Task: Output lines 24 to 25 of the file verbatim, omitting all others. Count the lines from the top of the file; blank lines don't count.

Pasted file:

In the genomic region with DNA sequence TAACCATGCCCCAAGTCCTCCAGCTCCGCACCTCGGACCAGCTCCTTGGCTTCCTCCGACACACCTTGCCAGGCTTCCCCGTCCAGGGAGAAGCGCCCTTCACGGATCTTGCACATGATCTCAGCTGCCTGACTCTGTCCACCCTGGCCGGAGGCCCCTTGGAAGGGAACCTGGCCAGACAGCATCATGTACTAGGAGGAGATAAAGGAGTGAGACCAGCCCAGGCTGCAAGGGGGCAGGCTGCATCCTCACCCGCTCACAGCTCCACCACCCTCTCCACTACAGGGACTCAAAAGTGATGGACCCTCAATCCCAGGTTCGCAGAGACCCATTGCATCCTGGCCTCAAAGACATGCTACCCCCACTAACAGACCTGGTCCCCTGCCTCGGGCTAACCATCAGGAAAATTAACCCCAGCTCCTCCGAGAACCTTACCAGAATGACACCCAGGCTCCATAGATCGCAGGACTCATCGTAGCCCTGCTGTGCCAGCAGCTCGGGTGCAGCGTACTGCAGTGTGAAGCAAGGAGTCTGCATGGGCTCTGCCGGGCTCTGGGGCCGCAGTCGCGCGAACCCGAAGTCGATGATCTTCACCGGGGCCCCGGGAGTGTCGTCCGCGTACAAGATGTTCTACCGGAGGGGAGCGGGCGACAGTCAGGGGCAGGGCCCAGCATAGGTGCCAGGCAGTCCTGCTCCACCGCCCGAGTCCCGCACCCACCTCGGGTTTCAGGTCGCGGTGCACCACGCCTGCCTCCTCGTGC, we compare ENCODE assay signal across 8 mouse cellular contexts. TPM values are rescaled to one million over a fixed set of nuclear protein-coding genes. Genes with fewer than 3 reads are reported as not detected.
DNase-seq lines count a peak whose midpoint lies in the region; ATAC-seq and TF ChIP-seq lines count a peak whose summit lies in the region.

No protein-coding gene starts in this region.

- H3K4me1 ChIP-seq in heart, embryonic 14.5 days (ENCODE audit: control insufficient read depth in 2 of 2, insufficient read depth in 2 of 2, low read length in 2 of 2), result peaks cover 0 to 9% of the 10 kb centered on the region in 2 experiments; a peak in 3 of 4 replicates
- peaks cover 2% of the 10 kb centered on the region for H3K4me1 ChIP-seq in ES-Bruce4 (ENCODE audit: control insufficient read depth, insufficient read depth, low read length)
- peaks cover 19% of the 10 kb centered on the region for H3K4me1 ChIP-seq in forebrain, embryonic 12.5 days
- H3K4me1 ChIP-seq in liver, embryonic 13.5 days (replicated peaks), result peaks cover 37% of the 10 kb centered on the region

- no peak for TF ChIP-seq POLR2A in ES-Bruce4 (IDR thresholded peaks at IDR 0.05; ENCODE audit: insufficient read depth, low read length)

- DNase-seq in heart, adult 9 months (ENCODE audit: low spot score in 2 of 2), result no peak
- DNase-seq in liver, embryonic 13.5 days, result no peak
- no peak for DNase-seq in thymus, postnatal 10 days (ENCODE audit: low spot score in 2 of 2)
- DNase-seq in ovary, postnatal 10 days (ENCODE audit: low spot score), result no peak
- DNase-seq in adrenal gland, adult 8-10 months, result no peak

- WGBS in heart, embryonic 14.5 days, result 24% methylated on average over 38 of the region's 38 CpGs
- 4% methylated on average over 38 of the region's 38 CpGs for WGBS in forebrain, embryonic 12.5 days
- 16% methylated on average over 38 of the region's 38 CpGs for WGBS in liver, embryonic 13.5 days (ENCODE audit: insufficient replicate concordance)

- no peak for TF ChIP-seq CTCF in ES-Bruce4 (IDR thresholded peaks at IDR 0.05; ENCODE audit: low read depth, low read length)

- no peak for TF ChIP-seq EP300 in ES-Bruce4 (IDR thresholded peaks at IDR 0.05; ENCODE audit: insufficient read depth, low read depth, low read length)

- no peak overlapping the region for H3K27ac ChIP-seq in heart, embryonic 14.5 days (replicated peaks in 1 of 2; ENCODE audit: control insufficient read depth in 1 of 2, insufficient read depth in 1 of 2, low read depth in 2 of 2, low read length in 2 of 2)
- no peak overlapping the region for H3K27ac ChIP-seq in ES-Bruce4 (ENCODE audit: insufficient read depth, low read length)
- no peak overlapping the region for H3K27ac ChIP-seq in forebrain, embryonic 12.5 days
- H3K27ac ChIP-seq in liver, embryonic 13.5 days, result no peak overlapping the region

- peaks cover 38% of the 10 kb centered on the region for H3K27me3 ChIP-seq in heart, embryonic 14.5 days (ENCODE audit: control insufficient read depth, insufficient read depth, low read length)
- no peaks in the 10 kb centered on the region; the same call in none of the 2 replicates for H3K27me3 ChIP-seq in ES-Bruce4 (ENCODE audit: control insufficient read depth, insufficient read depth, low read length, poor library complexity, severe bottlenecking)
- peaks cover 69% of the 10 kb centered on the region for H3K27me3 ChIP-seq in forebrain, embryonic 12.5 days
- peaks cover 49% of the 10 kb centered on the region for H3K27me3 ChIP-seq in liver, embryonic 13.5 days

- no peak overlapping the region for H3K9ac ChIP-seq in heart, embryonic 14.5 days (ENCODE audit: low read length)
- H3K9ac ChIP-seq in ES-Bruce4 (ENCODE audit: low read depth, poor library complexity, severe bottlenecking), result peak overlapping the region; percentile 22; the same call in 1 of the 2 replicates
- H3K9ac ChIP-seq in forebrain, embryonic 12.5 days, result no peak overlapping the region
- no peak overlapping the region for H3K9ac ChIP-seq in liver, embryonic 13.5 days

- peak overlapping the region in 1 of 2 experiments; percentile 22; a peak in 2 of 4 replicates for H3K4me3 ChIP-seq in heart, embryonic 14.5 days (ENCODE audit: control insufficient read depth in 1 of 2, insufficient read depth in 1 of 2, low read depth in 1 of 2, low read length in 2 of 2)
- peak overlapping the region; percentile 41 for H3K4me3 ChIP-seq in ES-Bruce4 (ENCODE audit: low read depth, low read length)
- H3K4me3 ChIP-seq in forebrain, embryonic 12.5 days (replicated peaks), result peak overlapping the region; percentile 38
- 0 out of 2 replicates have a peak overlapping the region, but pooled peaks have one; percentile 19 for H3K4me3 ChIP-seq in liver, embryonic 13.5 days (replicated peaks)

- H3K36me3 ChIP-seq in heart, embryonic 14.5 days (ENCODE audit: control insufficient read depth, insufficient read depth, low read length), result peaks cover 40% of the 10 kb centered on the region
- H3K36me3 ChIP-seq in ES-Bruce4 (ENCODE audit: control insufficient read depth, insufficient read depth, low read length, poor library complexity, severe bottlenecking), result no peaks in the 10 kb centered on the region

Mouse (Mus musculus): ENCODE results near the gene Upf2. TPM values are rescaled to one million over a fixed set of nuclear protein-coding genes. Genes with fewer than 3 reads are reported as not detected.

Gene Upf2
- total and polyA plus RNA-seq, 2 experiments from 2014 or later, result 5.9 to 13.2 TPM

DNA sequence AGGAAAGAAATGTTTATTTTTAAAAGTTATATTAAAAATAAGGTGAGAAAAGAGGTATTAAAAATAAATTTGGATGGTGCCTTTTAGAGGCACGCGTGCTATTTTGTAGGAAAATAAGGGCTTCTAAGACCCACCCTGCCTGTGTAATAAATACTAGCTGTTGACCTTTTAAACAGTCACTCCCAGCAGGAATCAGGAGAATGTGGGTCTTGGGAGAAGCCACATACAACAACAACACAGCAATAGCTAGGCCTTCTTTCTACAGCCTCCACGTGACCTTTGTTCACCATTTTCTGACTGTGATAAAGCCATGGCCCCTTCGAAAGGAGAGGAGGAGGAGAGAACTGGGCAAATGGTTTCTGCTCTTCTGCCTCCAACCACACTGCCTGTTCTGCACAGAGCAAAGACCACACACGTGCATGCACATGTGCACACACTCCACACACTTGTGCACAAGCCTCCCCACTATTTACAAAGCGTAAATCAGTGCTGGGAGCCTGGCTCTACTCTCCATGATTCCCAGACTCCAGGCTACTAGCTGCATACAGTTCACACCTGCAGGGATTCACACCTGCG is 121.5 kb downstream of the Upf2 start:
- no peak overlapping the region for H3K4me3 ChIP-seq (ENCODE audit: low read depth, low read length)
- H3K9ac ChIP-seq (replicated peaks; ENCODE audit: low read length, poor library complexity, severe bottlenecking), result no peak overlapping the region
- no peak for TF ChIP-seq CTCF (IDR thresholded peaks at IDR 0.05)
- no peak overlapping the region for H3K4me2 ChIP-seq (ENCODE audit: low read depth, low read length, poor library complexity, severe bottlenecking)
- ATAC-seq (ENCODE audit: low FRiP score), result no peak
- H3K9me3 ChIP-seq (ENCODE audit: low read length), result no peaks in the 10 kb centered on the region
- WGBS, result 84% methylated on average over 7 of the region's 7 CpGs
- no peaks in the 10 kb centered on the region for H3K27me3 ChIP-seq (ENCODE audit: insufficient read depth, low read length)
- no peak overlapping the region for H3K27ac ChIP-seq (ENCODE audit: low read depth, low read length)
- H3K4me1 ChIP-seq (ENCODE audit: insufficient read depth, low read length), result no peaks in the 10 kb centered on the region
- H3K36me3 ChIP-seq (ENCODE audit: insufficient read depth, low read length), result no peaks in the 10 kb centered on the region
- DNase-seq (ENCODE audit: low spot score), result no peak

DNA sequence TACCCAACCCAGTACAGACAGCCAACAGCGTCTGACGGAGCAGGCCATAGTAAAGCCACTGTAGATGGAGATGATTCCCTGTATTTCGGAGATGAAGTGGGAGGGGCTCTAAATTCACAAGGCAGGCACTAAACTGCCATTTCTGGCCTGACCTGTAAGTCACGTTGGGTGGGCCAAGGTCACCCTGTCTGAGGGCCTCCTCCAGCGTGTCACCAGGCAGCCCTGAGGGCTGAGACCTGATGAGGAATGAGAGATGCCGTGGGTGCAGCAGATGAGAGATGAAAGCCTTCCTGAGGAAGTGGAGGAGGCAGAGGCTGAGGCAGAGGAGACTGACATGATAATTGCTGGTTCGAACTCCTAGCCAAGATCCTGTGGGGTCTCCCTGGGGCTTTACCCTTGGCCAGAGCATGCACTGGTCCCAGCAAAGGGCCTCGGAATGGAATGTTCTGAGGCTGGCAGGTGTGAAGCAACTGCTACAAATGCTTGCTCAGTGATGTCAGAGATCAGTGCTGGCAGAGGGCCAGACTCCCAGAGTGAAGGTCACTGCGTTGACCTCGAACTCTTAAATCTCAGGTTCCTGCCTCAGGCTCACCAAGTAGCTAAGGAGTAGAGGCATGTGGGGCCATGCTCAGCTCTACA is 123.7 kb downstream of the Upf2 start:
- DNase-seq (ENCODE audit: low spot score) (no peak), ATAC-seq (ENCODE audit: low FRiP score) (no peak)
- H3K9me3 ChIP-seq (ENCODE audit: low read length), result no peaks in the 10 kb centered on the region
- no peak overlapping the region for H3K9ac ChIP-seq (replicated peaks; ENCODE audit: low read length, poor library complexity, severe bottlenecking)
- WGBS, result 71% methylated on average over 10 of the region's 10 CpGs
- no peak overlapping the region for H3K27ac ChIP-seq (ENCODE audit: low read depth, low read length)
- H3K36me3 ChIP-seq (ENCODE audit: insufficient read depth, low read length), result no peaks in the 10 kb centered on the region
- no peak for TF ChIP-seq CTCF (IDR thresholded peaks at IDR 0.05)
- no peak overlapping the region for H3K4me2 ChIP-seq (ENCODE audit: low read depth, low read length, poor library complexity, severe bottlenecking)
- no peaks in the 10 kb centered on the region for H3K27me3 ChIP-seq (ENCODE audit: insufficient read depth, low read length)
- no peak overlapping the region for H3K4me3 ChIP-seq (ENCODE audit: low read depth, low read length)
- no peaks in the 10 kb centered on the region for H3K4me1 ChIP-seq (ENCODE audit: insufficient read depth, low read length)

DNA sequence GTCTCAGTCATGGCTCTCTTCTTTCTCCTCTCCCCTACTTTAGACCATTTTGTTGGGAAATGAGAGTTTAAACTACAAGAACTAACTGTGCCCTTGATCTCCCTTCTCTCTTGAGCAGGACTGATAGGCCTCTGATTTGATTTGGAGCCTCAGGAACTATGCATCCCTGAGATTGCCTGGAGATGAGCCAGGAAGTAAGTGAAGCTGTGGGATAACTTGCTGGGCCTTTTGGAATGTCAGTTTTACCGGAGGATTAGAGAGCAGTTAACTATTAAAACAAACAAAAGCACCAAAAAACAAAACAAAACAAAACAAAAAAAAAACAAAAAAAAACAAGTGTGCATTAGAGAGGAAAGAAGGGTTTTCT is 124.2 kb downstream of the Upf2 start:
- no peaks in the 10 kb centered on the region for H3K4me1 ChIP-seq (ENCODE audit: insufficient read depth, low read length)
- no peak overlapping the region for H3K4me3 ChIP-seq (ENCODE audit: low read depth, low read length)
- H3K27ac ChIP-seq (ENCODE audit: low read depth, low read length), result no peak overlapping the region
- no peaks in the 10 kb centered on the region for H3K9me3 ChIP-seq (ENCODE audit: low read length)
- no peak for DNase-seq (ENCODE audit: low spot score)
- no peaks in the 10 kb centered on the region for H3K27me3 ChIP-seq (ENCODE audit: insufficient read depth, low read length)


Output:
- no peaks in the 10 kb centered on the region; the same call in none of the 2 replicates for H3K27me3 ChIP-seq in ES-Bruce4 (ENCODE audit: control insufficient read depth, insufficient read depth, low read length, poor library complexity, severe bottlenecking)
- peaks cover 69% of the 10 kb centered on the region for H3K27me3 ChIP-seq in forebrain, embryonic 12.5 days